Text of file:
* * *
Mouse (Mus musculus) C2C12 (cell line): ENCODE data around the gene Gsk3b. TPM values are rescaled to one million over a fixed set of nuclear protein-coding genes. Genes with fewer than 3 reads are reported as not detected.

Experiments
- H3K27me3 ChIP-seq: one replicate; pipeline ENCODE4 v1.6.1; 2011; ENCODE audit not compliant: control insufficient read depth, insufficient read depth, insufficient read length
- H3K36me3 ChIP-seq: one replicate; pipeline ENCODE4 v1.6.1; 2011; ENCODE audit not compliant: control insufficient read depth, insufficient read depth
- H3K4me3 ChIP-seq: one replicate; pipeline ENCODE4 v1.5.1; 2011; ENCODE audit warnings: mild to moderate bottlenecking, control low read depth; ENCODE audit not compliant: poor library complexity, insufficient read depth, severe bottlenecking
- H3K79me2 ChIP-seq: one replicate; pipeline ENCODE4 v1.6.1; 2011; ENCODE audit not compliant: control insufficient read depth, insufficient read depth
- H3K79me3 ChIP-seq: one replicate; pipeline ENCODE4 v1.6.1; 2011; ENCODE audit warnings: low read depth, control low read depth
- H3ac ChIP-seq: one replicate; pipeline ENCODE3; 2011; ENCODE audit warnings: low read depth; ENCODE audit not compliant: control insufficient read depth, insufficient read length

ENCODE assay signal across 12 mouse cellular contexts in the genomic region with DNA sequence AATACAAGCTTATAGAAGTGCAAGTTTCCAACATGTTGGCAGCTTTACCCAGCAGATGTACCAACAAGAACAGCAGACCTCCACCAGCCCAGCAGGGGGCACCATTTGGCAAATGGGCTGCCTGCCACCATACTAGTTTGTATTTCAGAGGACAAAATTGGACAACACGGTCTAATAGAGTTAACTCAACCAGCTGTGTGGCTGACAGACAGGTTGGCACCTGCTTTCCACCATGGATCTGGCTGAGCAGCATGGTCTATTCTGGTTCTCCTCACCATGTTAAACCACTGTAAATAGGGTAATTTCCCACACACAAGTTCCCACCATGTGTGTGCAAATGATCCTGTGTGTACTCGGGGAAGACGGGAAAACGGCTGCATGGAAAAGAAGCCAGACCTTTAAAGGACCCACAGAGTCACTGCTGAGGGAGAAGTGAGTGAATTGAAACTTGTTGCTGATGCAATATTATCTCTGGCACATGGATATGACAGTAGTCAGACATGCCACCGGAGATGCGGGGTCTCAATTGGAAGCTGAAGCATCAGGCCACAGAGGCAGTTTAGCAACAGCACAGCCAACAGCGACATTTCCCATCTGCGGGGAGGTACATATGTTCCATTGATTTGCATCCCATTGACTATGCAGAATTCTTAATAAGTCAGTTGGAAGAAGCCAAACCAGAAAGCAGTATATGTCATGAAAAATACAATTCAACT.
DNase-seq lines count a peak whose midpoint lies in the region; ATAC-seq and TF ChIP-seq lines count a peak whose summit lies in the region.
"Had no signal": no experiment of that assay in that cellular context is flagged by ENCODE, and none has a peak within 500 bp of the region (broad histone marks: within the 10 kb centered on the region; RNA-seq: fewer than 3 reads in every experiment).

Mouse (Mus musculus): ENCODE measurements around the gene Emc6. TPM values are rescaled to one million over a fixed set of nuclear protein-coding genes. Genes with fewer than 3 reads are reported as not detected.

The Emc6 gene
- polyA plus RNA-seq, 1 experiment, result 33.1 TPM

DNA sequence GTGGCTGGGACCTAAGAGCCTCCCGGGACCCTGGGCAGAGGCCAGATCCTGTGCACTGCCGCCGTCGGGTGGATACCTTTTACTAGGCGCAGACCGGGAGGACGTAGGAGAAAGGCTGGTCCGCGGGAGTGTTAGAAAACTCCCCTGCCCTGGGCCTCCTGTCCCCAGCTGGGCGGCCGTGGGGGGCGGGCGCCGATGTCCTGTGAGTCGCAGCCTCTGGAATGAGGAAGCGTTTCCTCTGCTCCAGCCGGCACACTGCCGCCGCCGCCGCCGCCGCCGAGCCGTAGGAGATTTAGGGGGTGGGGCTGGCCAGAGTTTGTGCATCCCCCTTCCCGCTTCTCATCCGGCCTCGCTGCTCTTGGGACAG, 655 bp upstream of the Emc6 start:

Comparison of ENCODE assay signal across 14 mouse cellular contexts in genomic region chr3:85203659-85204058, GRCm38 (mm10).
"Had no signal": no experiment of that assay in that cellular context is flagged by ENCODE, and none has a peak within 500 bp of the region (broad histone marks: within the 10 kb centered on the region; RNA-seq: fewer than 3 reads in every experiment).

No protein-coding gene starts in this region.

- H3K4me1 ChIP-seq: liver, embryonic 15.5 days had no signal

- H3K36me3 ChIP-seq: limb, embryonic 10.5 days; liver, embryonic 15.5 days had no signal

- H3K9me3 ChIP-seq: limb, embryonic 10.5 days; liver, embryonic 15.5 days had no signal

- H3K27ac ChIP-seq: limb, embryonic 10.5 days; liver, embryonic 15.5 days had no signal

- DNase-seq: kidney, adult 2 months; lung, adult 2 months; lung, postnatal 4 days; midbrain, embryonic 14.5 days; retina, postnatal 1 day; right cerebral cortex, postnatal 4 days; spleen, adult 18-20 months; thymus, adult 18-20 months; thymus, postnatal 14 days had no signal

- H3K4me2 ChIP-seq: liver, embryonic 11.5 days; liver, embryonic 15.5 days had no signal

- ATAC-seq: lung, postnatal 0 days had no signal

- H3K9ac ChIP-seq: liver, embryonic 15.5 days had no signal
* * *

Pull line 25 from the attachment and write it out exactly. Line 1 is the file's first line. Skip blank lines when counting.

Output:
- ATAC-seq: lung, postnatal 0 days had no signal